Beloved Word Essay: Water Motherhood is a major theme of Toni Morrison’s Beloved, as multiple characters often lament the futile extent to which they can be mothers. In Chapter 5 Beloved, the reader is introduced to two new motherhood dynamics, both relating to the mysterious Beloved. Wherever motherhood is mentioned, water imagery—with its established connections to birth, healing, and life—used as well. Because it factors into Beloved’s symbolic “birth” and nurturing, water is an important image that relates to giving and sustaining life and motherhood in Beloved. The most direct use of water establishes a parallel birth between Sethe and Beloved, connection that places Sethe in the role of her mother. When Beloved first appears at 124, she is said to have “walked out of water” and is “sopping wet” (60.) From the outset, Beloved is inextricably connected to water imagery. As soon as Sethe sees Beloved, she suddenly has an overwhelming desire to pee, and upon making it to an outhouse, “the water she voided was endless” (61). In this passage, there is a parallel between Beloved’s emergence from water and Sethe suddenly releasing large quantities of it, implying that Beloved has come directly from Sethe’s own water. Additionally, the act causes Sethe to remember to Denver’s birth, comparing how “there was no stopping water from a breaking womb” when her daughter was born, just as “there was no stopping [it] now.” Both Sethe and the reader draw the connection between water in this context and “breaking water” and childbirth, implying that …show more content…
As demonstrated through the water imagery, both Sethe and Denver have developed their own definitions and roles as “mothers.” This contrast may serve to be a point of tension as the meaning and extent of “motherhood” continues to be defined throughout the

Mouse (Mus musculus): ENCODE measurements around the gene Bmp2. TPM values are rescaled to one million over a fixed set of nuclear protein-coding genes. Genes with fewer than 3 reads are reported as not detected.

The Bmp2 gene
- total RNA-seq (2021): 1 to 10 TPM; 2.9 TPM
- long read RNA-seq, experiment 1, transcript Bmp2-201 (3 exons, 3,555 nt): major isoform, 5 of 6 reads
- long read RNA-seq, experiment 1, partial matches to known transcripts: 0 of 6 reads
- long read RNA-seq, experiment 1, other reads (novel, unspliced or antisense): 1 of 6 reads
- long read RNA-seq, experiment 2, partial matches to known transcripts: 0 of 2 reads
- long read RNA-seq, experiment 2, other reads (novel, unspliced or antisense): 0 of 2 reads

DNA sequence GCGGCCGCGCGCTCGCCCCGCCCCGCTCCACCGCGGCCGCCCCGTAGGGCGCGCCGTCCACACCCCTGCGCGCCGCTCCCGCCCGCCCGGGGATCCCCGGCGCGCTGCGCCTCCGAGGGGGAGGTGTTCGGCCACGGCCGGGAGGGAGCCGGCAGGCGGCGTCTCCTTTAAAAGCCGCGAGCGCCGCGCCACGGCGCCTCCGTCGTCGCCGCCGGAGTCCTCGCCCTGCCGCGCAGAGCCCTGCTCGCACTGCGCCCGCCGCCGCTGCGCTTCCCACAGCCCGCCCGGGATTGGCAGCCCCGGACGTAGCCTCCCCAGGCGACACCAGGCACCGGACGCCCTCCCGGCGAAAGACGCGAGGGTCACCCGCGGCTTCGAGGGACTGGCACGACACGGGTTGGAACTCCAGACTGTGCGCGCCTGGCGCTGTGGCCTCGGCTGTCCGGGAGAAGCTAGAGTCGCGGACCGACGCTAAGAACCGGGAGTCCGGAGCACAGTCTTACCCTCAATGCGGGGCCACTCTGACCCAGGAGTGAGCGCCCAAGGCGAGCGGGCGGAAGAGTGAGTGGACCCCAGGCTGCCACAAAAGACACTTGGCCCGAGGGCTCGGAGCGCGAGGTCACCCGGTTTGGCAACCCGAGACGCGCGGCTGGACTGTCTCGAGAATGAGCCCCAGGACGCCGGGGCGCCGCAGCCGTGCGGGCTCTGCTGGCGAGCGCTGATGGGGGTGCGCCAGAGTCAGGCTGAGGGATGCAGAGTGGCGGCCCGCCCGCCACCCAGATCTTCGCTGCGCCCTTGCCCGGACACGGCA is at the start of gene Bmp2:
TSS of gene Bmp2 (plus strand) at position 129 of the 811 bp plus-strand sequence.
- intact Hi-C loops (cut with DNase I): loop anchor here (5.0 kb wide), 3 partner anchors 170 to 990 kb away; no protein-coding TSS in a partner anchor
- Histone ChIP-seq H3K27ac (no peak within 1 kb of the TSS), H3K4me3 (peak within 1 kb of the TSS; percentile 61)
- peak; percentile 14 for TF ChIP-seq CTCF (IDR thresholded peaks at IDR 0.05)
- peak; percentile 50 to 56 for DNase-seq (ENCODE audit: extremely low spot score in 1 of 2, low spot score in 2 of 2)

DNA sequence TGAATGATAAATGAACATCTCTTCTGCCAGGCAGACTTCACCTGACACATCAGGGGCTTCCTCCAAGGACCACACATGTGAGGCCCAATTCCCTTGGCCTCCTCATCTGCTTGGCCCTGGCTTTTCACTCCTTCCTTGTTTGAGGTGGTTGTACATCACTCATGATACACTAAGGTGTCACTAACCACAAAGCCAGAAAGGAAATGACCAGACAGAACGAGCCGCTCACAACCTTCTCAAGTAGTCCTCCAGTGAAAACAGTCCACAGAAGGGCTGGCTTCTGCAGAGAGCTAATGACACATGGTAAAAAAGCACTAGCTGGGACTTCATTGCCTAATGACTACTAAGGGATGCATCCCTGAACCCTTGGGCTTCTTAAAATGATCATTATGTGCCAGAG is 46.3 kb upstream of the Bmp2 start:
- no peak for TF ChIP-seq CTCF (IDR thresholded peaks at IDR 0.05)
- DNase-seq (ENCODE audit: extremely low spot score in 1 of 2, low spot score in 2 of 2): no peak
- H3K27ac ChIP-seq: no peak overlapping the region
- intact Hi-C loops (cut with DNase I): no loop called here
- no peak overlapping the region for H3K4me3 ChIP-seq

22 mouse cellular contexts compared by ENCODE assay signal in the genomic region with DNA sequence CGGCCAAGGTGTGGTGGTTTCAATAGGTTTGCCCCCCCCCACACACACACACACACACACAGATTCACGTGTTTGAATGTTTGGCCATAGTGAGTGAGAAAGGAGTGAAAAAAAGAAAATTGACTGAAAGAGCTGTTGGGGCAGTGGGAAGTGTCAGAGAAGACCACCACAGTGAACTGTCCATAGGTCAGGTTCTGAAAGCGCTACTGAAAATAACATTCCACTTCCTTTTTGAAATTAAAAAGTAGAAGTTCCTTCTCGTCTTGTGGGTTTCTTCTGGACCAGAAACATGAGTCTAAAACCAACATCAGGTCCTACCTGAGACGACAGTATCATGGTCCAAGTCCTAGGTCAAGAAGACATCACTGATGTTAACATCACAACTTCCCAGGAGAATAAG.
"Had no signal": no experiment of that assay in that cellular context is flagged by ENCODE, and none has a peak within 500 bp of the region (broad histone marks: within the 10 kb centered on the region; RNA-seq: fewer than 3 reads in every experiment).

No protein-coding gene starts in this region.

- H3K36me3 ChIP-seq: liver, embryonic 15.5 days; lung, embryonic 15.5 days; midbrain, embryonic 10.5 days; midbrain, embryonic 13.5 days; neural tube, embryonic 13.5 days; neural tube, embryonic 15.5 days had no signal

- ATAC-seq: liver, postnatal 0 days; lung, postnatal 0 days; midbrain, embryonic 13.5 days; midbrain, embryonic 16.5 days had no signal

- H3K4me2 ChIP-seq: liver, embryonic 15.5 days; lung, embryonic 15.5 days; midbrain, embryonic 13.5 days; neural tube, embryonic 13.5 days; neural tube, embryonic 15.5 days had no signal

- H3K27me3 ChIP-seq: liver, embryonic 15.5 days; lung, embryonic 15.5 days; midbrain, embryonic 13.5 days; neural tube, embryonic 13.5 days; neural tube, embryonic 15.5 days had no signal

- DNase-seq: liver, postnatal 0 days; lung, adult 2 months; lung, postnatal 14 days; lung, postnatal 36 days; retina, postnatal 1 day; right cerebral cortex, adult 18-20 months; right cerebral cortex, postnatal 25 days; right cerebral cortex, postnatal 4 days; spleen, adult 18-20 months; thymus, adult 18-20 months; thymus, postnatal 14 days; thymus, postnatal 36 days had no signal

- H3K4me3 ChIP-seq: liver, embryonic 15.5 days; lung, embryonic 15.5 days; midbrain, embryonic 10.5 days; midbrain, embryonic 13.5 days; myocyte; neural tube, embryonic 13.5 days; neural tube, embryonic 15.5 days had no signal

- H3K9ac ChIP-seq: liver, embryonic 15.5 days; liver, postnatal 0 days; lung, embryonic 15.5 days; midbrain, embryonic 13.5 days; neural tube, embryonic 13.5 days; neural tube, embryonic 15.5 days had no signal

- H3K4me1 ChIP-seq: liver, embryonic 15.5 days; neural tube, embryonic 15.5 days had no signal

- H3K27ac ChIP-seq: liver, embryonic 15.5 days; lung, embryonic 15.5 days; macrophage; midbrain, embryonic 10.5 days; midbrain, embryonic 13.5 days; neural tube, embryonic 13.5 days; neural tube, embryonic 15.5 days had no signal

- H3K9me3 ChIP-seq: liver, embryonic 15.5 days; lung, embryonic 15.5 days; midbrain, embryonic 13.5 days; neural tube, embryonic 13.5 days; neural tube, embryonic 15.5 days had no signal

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But this was not what he had expected. He was holding not his daughter in his arms, but a hard, still statue. Distraught, he went to the fountain to wash his hot tears from his face. But as he scooped up the water in his hands, it turned into liquid chocoalte.
Holy Water In the essay Holy Water, by Joan Didion, water is scarce and only certain people have control over this liquid. The story is about a Woman who lives in California, where water is limited and the supply of water comes from other parts of the state or country. In this uniquely written essay Didion uses personal reflection and a sense of place, to help develop the association between sacredness of the water and her fascination with the ability to control it.
In both Like Water for Chocolate by Laura Esquirel and Grapes of Wrath by John Steinbeck, the role of motherhood is emphasized. Everybody has a version of what they picture a mother to be, but some qualities, such as being nurturing and protective, can be agreed upon. In these two books the main roles of motherhood, protector and emotional supporter, are both explored. One of the roles of motherhood is to be a protector to the children, especially when a father isn’t in the picture.
Water & Blood When Auntie invited Brook, Mom and me to go with her and Trent to Noah's Ark Water Park, Dad demanded to know why he wasn’t invited. Brook said, “It’s, like, a girl’s thing,” and Dad responded, “Trent’s not a girl.” So here we all are, Dad driving Trent, Auntie, Mom, Brook and me up the Interstate Five. It’s not even four a.m., so we’re one of the only cars on the road.
As a photographer myself, the theory of punctum is not unknown to me; however, the application of the concept of punctum towards the perfomativity of a photograph is unchartered territory. The photograph I chose to analyze is Dorothea Lange’s renowned portrait Migrant Mother, which is a Great Depression-era photograph featuring a migrant farmer, and is among the most famous photographs from this turbulent chapter of American history. The raw emotion in the mother’s face, paired with her body language and grimy appearance, captivates viewers; however, it is not the mother that makes this image so powerful to me, but rather, the turned away children framing their mother. This detail adds a new dimension to the portrait for me.